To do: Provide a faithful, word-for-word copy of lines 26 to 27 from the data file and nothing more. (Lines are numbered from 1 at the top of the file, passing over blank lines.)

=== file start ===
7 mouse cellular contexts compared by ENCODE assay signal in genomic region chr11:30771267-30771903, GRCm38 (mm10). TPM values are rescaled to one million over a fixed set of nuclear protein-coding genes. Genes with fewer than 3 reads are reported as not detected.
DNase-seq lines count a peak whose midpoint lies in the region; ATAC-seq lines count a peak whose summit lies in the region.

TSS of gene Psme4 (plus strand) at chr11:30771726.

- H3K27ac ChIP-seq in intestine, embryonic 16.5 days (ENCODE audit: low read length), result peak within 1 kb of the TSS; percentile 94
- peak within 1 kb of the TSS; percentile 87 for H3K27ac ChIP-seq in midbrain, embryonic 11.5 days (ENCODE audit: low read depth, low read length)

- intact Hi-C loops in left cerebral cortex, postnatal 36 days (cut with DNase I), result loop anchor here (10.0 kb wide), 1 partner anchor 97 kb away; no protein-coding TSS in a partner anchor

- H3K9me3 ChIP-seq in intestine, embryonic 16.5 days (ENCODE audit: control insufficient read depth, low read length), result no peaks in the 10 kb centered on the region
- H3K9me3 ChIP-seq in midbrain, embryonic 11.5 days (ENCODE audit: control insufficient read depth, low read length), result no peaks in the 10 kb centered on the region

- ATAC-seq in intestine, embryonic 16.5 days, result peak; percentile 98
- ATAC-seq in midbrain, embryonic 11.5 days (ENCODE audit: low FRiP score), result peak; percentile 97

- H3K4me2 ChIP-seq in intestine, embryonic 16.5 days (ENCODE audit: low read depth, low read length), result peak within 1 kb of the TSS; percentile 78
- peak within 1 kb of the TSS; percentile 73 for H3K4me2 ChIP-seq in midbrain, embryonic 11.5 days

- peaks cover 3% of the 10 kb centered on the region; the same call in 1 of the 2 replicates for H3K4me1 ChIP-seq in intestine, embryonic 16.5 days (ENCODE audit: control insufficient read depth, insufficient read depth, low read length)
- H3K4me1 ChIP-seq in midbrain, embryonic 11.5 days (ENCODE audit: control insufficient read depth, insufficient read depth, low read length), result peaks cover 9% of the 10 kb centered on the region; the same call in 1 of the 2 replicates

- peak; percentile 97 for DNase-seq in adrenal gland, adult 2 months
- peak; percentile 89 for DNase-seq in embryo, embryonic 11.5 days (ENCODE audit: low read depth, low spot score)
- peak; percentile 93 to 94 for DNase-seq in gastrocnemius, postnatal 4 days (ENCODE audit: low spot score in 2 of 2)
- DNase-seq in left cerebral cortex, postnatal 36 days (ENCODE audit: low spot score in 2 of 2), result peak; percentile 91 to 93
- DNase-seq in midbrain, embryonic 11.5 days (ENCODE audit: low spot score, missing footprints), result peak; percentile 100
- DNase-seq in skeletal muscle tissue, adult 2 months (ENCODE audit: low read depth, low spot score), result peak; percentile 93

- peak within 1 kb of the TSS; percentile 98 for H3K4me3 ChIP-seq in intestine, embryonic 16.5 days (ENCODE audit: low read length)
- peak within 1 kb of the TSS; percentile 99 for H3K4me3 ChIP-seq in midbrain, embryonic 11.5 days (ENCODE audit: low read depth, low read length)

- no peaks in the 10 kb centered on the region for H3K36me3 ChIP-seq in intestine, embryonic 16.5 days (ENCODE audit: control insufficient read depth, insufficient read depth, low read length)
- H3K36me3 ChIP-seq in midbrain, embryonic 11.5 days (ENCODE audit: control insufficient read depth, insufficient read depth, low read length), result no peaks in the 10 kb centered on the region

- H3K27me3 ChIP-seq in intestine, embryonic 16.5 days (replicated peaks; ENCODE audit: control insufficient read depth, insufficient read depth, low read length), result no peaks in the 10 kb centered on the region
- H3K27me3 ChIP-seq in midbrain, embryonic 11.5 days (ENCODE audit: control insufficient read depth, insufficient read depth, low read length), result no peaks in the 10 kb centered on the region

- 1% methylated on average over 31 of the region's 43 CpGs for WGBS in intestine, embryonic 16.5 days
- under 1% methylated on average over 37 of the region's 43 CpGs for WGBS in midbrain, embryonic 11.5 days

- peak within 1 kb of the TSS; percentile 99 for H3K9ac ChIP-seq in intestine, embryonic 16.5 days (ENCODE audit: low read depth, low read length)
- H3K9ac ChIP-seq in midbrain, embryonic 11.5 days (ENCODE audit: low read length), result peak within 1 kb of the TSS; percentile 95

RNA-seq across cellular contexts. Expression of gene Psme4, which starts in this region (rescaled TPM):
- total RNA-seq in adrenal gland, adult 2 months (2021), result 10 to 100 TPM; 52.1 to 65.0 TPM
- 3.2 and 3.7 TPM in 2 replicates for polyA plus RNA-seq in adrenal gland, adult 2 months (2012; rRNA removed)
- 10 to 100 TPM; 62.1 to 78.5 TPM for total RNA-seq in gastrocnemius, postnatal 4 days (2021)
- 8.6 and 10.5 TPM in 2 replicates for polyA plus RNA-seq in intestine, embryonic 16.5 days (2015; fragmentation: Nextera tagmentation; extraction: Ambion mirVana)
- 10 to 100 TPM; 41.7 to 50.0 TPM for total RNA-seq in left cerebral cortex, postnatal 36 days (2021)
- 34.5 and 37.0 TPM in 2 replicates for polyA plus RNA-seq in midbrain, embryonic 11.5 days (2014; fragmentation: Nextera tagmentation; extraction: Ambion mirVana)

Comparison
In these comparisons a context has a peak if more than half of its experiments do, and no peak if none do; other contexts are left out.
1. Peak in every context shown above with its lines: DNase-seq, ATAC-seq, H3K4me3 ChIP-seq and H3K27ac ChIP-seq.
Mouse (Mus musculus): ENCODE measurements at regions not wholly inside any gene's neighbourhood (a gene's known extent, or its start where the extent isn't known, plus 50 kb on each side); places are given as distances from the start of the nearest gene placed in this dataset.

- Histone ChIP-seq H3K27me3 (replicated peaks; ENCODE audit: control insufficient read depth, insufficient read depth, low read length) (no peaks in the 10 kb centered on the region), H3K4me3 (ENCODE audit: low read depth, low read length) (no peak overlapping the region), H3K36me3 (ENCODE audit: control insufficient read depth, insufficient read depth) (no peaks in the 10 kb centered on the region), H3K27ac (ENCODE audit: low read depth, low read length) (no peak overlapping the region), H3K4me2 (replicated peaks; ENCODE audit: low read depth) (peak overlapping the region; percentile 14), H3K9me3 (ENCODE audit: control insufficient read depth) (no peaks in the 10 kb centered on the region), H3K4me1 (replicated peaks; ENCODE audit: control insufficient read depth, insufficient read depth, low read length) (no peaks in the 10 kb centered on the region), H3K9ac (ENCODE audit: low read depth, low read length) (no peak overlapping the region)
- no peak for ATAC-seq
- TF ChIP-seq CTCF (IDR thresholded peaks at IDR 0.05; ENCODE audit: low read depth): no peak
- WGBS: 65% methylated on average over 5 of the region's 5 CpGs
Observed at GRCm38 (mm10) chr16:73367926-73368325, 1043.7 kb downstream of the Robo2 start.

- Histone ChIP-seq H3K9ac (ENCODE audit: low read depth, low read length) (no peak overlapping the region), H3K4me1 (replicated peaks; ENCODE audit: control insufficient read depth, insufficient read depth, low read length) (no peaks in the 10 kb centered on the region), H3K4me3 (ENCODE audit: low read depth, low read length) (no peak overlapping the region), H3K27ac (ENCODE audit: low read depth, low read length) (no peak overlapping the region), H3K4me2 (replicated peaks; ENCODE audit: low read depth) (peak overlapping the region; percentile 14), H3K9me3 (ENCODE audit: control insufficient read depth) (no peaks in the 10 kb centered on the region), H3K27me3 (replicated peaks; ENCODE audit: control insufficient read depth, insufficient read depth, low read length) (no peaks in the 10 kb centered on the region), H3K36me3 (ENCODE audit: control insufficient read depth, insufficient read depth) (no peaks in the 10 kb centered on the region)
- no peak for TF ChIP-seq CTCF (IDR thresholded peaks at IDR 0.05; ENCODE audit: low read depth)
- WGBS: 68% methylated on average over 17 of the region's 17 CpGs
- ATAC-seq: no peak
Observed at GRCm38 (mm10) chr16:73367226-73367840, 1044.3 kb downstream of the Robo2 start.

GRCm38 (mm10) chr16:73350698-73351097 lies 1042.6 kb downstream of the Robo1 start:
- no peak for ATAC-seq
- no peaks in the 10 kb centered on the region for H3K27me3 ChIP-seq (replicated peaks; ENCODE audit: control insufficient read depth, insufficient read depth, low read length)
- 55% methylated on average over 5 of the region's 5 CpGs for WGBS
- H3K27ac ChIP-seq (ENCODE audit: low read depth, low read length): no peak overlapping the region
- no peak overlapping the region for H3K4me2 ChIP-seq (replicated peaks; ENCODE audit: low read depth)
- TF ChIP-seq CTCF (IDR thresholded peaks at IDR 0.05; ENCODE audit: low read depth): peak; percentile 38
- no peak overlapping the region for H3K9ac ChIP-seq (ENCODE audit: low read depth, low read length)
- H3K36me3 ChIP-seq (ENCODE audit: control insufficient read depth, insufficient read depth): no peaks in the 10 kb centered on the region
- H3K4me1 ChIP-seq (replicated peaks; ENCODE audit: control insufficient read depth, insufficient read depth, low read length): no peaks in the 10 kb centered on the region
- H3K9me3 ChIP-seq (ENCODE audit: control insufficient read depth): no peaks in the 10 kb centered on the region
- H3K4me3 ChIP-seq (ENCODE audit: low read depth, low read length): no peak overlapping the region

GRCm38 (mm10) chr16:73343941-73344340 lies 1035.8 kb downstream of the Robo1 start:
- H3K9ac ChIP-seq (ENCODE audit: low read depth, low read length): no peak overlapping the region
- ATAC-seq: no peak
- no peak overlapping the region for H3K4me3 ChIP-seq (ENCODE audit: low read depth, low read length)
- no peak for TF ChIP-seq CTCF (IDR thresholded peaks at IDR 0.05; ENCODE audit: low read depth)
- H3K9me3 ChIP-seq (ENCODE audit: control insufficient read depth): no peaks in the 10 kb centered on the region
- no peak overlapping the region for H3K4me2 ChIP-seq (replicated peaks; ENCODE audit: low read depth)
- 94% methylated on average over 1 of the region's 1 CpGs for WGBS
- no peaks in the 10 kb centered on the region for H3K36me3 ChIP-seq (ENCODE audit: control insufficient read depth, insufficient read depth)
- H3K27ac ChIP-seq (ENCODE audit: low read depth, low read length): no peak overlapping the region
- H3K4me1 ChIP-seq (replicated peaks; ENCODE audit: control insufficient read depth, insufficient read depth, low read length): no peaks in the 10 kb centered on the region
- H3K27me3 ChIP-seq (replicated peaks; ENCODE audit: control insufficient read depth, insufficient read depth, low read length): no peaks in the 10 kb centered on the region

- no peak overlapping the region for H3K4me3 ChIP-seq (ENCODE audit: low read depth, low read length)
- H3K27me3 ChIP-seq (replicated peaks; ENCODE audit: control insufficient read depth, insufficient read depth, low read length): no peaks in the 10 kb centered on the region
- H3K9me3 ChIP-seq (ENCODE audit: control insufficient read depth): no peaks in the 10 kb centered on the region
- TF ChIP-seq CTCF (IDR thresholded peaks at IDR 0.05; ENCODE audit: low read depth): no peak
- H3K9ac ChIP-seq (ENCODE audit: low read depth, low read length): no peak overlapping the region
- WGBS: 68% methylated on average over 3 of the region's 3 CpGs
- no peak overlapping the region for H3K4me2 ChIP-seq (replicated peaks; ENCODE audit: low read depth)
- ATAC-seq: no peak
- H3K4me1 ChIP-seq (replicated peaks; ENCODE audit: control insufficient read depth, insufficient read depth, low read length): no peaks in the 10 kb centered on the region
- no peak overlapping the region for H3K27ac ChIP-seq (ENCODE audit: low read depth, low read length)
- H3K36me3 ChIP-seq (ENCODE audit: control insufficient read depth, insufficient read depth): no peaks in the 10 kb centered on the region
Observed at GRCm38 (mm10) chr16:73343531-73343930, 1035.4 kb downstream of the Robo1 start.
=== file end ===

- H3K27me3 ChIP-seq in midbrain, embryonic 11.5 days (ENCODE audit: control insufficient read depth, insufficient read depth, low read length), result no peaks in the 10 kb centered on the region

- 1% methylated on average over 31 of the region's 43 CpGs for WGBS in intestine, embryonic 16.5 days